Yet, we are not at ground zero, nor innocent of modern dualism, and the virus—itself barely understood—is already implicated in complex semantic relationships with other, chronically uncertain conditions. There are speculations that COVID-19 might lead to outbreaks of post-viral syndromes, such as Chronic Fatigue (CFS/ME). If such outbreaks do occur, as seems likely, it is also likely that this fact will be deployed in long-standing polemics over whether the syndromes are physical or mental, biomedical or moral, real or ‘all in the mind’. The crisis must be seized, and not wasted.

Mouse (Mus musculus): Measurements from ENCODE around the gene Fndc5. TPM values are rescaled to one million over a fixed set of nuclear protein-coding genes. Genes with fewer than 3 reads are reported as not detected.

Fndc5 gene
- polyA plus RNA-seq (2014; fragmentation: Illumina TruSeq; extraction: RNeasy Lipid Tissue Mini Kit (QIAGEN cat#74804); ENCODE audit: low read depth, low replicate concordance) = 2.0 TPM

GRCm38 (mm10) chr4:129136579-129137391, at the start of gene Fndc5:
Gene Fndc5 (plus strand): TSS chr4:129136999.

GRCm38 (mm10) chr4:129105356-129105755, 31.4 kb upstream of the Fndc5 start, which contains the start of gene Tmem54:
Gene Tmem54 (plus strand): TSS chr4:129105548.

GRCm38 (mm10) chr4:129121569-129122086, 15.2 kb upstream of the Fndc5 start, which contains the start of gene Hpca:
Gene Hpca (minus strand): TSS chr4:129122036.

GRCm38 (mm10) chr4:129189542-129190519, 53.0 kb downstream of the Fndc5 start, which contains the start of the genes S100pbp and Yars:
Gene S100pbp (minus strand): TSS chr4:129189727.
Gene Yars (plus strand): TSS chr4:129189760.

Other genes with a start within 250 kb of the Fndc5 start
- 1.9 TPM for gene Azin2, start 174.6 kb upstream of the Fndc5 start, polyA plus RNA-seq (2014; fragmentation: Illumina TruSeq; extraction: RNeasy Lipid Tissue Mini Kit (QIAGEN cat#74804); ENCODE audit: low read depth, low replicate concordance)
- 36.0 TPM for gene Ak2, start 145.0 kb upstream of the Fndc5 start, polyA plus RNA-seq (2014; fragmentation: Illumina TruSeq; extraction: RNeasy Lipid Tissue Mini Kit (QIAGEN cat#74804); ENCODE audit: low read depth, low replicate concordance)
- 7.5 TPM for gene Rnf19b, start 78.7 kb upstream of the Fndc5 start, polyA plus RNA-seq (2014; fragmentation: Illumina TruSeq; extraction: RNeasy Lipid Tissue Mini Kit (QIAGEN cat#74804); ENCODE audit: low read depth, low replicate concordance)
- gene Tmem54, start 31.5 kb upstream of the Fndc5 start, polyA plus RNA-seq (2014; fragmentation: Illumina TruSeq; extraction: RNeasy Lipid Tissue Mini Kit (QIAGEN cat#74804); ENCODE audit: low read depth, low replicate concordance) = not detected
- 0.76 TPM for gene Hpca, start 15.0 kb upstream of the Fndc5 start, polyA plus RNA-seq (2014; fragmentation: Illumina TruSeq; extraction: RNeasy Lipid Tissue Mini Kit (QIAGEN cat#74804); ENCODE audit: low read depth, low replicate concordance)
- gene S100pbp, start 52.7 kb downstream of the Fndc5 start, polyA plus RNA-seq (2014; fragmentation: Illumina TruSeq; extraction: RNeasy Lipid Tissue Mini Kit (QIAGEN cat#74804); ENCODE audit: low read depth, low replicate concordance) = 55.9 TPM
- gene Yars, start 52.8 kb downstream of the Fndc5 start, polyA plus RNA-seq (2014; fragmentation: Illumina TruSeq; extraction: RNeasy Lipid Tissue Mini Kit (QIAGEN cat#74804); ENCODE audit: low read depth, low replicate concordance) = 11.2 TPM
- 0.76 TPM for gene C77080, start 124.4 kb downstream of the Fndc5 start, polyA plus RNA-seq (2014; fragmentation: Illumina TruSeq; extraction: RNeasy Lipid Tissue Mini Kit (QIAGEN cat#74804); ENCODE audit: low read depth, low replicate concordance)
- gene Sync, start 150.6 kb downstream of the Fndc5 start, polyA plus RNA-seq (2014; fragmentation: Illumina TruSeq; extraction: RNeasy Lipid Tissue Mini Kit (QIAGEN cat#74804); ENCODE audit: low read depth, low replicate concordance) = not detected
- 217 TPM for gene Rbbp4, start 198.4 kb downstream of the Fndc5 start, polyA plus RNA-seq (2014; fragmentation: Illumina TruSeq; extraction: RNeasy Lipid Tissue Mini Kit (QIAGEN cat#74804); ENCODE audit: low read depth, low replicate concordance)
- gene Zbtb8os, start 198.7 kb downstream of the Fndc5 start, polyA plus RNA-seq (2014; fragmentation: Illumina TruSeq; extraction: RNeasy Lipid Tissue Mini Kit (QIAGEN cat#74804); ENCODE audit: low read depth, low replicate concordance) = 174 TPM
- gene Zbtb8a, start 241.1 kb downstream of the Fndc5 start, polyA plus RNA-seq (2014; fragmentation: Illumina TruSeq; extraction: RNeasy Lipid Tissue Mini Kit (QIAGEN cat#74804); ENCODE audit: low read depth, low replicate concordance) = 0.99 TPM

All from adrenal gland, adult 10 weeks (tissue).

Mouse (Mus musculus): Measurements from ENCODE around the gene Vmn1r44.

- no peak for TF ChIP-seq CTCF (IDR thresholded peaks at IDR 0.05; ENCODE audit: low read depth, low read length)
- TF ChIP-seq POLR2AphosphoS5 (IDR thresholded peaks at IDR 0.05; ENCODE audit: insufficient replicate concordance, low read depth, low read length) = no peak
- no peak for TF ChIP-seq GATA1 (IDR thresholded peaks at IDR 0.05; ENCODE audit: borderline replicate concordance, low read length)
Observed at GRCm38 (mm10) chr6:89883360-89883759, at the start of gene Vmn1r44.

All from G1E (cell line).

What might it mean to steer a different course, to avoid the trap of mutually exclusive alternatives? Indeed it matters how we use the term ‘mild’, and whether COVID-19 is conceived as lasting up to 14 days, or 40, or 400. It matters how we define recovery, and thus our expectations—both public and private, institutional and interpersonal—of when it might be ok to work or rest (or play). It matters to acknowledge how it is possible not to have a clear answer when confronted with the question: Are you better yet? And it matters to ponder what right of existence, if any, the reality of such an experience is granted in the imaginary of our economic and institutional arrangements. A virologist with first-hand experience of the disease reports the anguish occasioned by the long tail of constantly shifting, bizarre symptoms, and by people misattributing them to stress or anxiety; the disease, he stresses, should not be mistaken for a post-viral syndrome. Yet it also matters to explore what kind of lure Are you better yet? might constitute when asked, again and again, from without and from within, with stakes escalating over time; it matters to ask what possibilities the compelling force of this question might call forth into our lives, other than recovery. And it matters, of course, that we understand how fatigue can be an intensely painful diminishment of self and, as such, an existential threat of the most serious order: for it is possible to not die and yet not quite be alive.